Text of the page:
China unleashes wave of military drills around Taiwan after Nancy Pelosi’s trip
China has started a series of ballistic missile tests targeting waters close to ports in Taiwan, the island’s defence ministry said, as Beijing seeks to punish the country for hosting a visit by US House Speaker Nancy Pelosi.
A booming sound from what appeared to be artillery fire could be heard in northern Taiwan in the early afternoon as China started the three-day drills, which are unprecedented in scale and are strategically located in six areas off the island’s coast.
“[China] fired multiple missiles of the Dongfeng series towards waters north-east and south-west of Taiwan,” the island’s defence ministry said, condemning the drills as an “irrational action destroying regional peace”.
The Dongfeng ballistic missiles are some of the People’s Liberation Army’s most potent weapons and include the anti-ship intermediate range DF21, viewed as a tool for deterring the US navy from operating in strategically important areas.
The exercises have disrupted air traffic, with South Korea’s flagship Korean Air cancelling all flights between Seoul and Taipei on Friday and Saturday and its rival Asiana Airlines has also reportedly done the same. Asiana could not be reached for comment.
Pelosi became the first Speaker of the US House of Representatives to visit Taiwan in 25 years this week as part of a wider Asia trip during which she pledged “ironclad” support for the country’s democratically elected government.
Beijing, which accused Pelosi of violating its claimed sovereignty over Taiwan, waited for her to depart from the island on Wednesday for South Korea before starting the drills.
Analysts said the delay helped avoid immediate clashes with the US, but the exercises were expected to significantly exceed the scale, intensity and complexity of those held during the last crisis in the Taiwan Strait 26 years ago.
They said the manoeuvres risked undermining a fragile, decades-long peace between China and Taiwan, which has enjoyed de facto independence since the end of the Chinese civil war in 1949, and could trigger conflict between Beijing and the US.
The People’s Liberation Army’s Eastern Theatre Command said early on Thursday afternoon that its ground forces had conducted long-range fire drills in the Taiwan Strait. “They . . . achieved the expected effect,” it said on Weibo.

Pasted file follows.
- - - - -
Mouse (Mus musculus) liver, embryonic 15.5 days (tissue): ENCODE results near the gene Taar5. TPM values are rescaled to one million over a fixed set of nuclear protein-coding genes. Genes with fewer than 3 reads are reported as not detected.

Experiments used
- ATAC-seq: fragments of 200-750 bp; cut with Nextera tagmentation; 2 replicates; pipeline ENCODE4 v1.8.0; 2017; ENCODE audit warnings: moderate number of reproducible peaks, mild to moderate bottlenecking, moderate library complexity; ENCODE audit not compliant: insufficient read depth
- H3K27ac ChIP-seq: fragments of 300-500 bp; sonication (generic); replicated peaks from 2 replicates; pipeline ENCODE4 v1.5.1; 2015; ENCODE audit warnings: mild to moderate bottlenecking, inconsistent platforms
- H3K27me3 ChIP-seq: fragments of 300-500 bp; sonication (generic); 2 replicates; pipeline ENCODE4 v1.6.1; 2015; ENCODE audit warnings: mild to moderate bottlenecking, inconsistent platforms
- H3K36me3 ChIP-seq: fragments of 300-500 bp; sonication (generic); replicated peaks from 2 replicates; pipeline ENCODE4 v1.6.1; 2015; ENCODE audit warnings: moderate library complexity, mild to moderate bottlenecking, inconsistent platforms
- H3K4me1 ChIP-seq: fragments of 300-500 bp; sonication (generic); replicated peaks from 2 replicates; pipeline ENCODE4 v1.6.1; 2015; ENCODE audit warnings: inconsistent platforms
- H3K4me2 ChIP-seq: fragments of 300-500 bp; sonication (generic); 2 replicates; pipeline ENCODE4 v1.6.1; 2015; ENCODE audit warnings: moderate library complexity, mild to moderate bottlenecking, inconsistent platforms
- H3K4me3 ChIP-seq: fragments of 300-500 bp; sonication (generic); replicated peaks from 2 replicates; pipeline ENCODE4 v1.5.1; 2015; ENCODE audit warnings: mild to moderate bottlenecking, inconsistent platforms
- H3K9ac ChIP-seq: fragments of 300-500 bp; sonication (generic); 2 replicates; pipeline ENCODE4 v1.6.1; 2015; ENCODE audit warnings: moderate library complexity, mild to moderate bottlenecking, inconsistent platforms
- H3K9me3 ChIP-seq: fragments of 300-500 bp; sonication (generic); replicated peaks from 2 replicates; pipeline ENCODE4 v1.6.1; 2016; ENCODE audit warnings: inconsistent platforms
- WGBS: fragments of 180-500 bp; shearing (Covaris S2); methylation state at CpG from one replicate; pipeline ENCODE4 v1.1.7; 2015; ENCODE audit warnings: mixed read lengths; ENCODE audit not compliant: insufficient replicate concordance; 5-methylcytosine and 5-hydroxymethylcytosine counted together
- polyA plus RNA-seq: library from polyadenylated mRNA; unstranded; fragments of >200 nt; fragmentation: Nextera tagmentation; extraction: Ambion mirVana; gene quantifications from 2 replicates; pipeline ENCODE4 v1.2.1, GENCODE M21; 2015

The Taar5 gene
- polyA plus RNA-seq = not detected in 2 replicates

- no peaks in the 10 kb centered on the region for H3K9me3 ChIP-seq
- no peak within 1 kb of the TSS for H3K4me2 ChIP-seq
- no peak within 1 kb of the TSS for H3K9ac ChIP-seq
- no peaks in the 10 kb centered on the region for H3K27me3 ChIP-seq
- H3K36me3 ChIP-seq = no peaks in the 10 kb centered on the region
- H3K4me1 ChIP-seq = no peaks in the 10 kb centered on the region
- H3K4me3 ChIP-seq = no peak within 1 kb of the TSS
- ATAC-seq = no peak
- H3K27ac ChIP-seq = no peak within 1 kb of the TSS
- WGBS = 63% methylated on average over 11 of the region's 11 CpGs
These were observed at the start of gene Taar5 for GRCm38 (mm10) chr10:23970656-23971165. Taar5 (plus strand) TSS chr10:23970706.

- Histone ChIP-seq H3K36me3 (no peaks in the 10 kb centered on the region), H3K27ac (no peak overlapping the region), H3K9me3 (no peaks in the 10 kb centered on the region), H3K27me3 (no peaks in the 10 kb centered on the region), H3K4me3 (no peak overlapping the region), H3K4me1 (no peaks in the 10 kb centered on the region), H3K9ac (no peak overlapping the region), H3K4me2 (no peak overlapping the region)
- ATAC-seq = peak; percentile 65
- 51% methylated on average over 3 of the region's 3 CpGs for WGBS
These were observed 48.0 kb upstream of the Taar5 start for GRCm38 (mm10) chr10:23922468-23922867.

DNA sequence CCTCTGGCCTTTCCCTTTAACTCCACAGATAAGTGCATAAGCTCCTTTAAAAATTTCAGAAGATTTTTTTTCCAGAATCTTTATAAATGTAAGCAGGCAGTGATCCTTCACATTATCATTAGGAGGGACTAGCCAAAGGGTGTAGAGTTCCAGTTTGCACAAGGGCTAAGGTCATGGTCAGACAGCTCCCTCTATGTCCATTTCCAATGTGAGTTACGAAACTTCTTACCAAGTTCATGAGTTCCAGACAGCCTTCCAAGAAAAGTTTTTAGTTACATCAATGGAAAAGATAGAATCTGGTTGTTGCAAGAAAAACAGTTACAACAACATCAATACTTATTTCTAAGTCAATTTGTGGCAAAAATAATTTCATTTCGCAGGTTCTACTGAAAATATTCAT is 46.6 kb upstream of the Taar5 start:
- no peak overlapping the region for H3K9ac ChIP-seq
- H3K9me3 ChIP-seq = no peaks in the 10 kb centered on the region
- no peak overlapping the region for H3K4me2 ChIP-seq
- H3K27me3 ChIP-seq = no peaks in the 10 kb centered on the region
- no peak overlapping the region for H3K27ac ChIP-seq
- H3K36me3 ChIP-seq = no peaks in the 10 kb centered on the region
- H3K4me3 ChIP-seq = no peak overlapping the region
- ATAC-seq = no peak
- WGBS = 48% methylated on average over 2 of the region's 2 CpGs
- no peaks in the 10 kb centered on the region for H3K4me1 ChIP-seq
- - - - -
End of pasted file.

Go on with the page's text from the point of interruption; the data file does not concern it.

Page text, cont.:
It could not be immediately confirmed whether the PLA Dongfeng missiles flew over Taiwan. Some Chinese reports earlier in the week suggested the PLA would fire missiles over the island.
Separately, Pelosi’s visit to the island continued to make diplomatic waves. China cancelled a foreign minister-level bilateral meeting with Japan that was scheduled to take place in Cambodia on Thursday in an apparent protest against a statement released by the Group of Seven countries and EU criticising the PLA exercises.
“Japan is not in a position to comment on Taiwan related issues,” said Hua Chunying, a Chinese foreign ministry spokesperson, adding that the statement was “unfairly critical” of Beijing.
In South Korea, President Yoon Suk-yeol declined to meet Pelosi during the Seoul leg of her Asian tour in what critics said was a snub aimed at placating Beijing.
US reaction to the exercises has so far been muted. “USS Ronald Reagan and her strike group are under way in the Philippine Sea continuing normal, scheduled operations as part of her routine patrol in support of a free and open Indo-Pacific,” the US Navy’s Seventh Fleet said.
Two other US warships have been seen south of Japan and east of Taiwan.
Disruption to commercial shipping is so far unclear. According to the ship tracking website MarineTraffic, traffic in the areas the PLA has declared off-limits was thinner than usual, although some fishing and cargo vessels were passing through.
Beijing denounced Pelosi’s visit in a barrage of propaganda as a provocation and singled out some politicians from Taiwan’s ruling Democratic Progressive party as targets for future “punishment”.
On state television, a PLA analyst said the drills would “trap Taiwan independence elements inside the island”.
Taiwan’s government protested against China’s military manoeuvres and said the country was fully prepared to face the threat.
“All units are operating normally in their regular training areas, closely monitoring the situation of the enemy in the Taiwan Strait,” Taiwan’s defence ministry said.
A Taiwanese cabinet spokesperson said a barrage of cyber attacks since Wednesday had briefly brought down the websites of the presidential office and the foreign and defence ministries.
But he added they had not caused lasting damage.
Additional reporting by Maiqi Ding in Beijing, Christian Davies and Song Jung-a in Seoul and Kana Inagaki in Tokyo